High Court Allows Full Travel Ban

Frederick Owens
December 7, 2017

The United States Supreme Court on Monday allowed the Trump administration to fully enforce a ban on travel to the U.S. by residents of six Muslim-majority countries. The decision was a victory for the administration after its mixed success before the court over the summer, when justices considered and eventually dismissed disputes over the second version.

Voting 7-2, Justices Sonia Sotomayor and Ruth Bader Ginsburg were the only two to dissent from the other seven.

The court's orders mean that the administration can fully enforce its new restrictions on travel from eight nations, six of them predominantly Muslim.

The ban also covers people from North Korea and a selection of senior officials from Venezuela, but its main focus is travelers from the six mainly Muslim countries. Somalis will no longer be allowed to emigrate to the United States, but may visit with extra screening.

The Supreme Court did not give a reason for their decision.

The Trump administration and his campaign have hailed the court order as a victory for the President's position.

"We agree a speedy resolution is needed for the sake of our universities, our businesses and most of all, for people marginalized by this unlawful order", Hawaii Attorney General Douglas Chin said.

A presidential spokesman, Hogan Gidley, said the White House was "not surprised" that the court permitted "immediate enforcement of the president's proclamation limiting travel from countries presenting heightened risks of terrorism".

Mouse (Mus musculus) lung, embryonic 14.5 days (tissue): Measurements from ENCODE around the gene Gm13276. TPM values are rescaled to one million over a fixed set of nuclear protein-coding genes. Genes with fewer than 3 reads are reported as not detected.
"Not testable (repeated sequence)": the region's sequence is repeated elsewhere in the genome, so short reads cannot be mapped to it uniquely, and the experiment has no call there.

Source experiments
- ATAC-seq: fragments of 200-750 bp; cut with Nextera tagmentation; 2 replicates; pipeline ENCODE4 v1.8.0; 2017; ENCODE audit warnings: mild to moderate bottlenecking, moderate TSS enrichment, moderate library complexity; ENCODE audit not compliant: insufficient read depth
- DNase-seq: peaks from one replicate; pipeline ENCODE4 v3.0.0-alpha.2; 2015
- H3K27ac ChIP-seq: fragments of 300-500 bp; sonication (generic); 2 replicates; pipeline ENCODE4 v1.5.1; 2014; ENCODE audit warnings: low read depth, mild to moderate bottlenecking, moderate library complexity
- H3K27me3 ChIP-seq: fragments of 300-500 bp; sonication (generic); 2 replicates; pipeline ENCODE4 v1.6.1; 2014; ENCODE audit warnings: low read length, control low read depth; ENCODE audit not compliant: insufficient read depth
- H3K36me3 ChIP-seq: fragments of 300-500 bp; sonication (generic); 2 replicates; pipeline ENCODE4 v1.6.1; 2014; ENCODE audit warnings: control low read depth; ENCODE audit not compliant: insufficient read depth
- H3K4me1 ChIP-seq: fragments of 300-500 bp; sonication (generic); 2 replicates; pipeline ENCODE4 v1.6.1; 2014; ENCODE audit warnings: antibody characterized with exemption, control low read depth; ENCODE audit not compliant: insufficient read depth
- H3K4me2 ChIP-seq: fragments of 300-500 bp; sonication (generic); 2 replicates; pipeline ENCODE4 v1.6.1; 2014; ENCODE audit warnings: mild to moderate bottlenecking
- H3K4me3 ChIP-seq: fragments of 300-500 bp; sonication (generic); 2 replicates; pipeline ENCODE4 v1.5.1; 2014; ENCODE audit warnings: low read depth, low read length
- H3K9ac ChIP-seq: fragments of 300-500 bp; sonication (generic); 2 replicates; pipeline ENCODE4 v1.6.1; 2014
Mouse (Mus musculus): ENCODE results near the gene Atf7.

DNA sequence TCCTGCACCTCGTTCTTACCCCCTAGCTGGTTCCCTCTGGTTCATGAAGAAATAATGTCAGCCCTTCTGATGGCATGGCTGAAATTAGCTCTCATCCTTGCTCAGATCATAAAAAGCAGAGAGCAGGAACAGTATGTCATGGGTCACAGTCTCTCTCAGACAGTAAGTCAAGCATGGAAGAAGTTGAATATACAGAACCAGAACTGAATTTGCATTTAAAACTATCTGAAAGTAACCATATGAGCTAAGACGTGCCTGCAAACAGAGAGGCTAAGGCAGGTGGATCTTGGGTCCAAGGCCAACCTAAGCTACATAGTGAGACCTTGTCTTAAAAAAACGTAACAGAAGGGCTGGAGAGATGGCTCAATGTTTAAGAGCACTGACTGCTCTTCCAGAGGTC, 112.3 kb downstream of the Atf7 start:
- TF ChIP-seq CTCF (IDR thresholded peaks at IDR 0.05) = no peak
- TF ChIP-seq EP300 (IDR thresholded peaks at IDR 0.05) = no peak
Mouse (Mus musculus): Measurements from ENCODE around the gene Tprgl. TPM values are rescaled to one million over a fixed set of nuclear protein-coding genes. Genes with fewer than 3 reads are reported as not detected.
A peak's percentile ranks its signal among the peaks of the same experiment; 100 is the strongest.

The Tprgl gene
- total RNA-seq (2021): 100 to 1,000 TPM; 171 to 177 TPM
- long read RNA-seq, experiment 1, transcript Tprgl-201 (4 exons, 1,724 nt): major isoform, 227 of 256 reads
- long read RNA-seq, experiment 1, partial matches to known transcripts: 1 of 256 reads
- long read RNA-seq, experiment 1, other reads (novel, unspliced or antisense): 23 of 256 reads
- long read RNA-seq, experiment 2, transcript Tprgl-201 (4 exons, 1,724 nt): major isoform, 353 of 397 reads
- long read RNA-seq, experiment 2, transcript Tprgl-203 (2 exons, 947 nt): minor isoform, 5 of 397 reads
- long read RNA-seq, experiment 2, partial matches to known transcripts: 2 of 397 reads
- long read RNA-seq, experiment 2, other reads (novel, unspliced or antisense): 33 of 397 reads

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The challengers convinced the lower courts to put implementation on hold while they and government lawyers fight out the legality of the policy. The government had to show that the entry of certain individuals, or classes of individuals, covered under the ban would be detrimental to the United States, he said.

Omar Jadwat, director of the ACLU's Immigrants' Rights Project, said that it was unfortunate that the full ban can move forward for now.

Trump's Travel Ban has been finally approved by the Supreme Court.

Mr. Francisco wrote that the process leading to the proclamation was more deliberate than those that had led to earlier bans, issued in January and March.

Two federal judges had blocked latest version of the ban in October, but those rulings are now set aside. "He has repeatedly confirmed it, including just last week on Twitter", he said, referring to the President retweeting a series of anti-Muslim videos posted by a British nationalist. The policy does not apply to lawful permanent residents of the US or those holding a valid USA visa issued prior to the proclamation's effective date.

The Supreme Court said the ban will remain in effect regardless of what the appeals courts rule, at least until the justices ultimately decide whether to take up the issue on the merits, which they are highly likely to do.

The Justice Department has countered that the administration did meet its burden, pointing to findings in Trump's order that USA officials identified problems with how countries covered under the ban handled information-sharing in the immigration process, undermining the United States' ability to make sure that people entering the country don't pose a threat.

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